Agra: from Dawn to Dusk
On our last leg of the trip we spent 20 hours in Agra. The way plans worked out, we hoped to see the city at sunrise, sunset, and in full moonlight! Our train pulled in at 6am after the short 4 hour ride from Jaipur. We immediately found a guesthouse to drop our things and take a rest before eating breakfast amidst the peacocks 🙂
In general, I did not really like the city of Agra. You would think it would be more picturesque like Jaipur, being a prime tourist destination, but it is a filthy and smelly city. The area around the Taj is packed with cheap vendors and guesthouses with rooftop restaurants. At one point, we found ourselves walking down one alley towards one of the Taj gates. Both sides of the small street were lined with stalls selling cheap key chains and postcards. The vendors were like hawks calling out persistently, “Nice postcard, madame! Come take a look! This one for you!” Flies swarmed relentlessly around my head and a rancid smell hung in the air. I was surprised that as we walked around this area, there actually were not many Western tourists roaming about. We saw a few other people at restaurants we ate at, but not many. I think this is partly due to the bad condition of the city. As we visited the sites, most Western tourists travelled with large tour groups or with individual tour guides. These groups also tended to be groups of people older than 50 years old! Harper and I seemed to be the youngest pair traveling alone.
But besides the city, Agra does have a large array of amazing attractions to take in. It is recommended to hire an auto for the day to capture all of the sites effectively, and like I mentioned, most people travel with tour packages and such, but Harper and I created our own path. We didn’t see everything the city had to offer but we saw the aspects that we wanted to experience. After all, after living in Hyderabad for 2 months, you don’t really feel like you are a tourist anymore…but then you remember that you look like a tourist!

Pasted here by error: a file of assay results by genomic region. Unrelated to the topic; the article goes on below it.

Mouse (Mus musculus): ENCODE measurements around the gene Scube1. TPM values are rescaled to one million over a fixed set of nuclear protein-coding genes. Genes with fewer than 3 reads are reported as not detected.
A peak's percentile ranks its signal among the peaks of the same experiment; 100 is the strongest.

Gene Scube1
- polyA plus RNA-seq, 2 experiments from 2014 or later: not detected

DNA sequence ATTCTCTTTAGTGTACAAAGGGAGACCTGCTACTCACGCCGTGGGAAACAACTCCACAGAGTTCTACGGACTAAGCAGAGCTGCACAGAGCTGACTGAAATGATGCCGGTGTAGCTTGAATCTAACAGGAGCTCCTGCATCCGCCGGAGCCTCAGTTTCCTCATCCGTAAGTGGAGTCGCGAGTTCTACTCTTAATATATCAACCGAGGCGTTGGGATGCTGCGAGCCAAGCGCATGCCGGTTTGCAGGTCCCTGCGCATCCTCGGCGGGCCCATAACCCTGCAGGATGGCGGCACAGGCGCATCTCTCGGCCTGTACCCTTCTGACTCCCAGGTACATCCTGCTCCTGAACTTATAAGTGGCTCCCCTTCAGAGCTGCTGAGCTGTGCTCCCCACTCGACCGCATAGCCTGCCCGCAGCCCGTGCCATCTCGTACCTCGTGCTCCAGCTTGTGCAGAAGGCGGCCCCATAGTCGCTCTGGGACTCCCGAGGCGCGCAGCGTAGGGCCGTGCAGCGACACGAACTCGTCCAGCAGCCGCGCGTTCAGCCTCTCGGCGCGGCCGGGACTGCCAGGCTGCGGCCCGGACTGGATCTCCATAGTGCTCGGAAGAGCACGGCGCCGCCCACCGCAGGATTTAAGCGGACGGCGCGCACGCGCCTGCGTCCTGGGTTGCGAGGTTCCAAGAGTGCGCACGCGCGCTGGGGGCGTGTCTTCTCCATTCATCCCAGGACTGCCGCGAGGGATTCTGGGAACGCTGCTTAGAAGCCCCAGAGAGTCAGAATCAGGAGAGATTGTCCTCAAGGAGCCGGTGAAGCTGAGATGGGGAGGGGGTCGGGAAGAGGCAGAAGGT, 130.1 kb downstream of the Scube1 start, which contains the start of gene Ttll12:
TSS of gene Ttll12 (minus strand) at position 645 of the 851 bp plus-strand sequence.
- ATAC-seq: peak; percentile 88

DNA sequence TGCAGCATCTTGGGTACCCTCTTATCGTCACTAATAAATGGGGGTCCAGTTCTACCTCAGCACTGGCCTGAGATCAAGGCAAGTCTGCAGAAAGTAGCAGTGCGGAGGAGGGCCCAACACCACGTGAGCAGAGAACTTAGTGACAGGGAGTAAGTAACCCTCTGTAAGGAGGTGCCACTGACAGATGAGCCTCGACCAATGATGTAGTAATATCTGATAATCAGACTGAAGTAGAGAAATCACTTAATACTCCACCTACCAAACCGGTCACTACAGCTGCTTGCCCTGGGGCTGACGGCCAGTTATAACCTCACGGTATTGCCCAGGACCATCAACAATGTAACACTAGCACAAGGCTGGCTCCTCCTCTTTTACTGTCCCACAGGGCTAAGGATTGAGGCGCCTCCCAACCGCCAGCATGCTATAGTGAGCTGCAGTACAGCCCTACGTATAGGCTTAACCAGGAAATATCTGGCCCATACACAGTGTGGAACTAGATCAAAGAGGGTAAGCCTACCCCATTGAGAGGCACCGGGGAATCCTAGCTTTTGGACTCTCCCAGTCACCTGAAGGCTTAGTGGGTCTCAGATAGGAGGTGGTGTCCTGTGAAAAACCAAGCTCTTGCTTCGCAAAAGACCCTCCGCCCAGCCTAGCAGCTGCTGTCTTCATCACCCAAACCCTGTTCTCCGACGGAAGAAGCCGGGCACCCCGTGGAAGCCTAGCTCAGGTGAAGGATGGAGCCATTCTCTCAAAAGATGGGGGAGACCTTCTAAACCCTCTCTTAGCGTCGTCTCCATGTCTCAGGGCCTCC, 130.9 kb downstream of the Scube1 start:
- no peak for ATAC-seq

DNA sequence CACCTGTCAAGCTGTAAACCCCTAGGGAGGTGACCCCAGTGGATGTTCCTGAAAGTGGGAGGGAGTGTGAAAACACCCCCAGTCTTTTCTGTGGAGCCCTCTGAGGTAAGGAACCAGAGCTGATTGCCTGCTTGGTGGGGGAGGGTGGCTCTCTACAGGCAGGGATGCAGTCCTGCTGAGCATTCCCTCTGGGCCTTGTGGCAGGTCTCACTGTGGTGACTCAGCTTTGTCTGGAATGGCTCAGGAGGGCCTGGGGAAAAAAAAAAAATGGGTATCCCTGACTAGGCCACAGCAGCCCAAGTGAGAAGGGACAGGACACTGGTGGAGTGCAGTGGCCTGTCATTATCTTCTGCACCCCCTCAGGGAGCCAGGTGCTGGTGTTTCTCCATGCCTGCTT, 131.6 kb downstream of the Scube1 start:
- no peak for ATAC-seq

We began our day at Agra Fort. Building began in 1565 by Emperor Akbar and was finished by his grandson Shah Jahan. Most of the structure is red sandstone, giving it a beautiful color! It was built primarily as a military fort but was transformed into a palace and then a prison. The walls that surround the fort rise over 20 meters. The entry gate called, Amar Singh Gate, faces south. Inside the fort there are various mosques, courtyards, and towers to be explored. What I loved best was the stone designs and carvings on the walls. This is also where I caught a glimpse of the Taj for the first time! Its outline was faint in the hazy sky creating a sense of magic.
Do you see the Taj just faintly to the right?
Next we headed to Itimad-up-Daulah, nicknamed the baby Taj. This is the tomb of Mizra Ghiyas Beg, a Persian nobleman who was Mumtaz Mahal’s grandfather. His daughter built the tomb for him in the 1620s in the same style as (Pakistani tomb). It was the first Mugal structure to be made completely of marble, and while not as majestic as the Taj, is so beautifully delicate. Marble lattice screens, floral painting, and pietra dura (marble inlay work).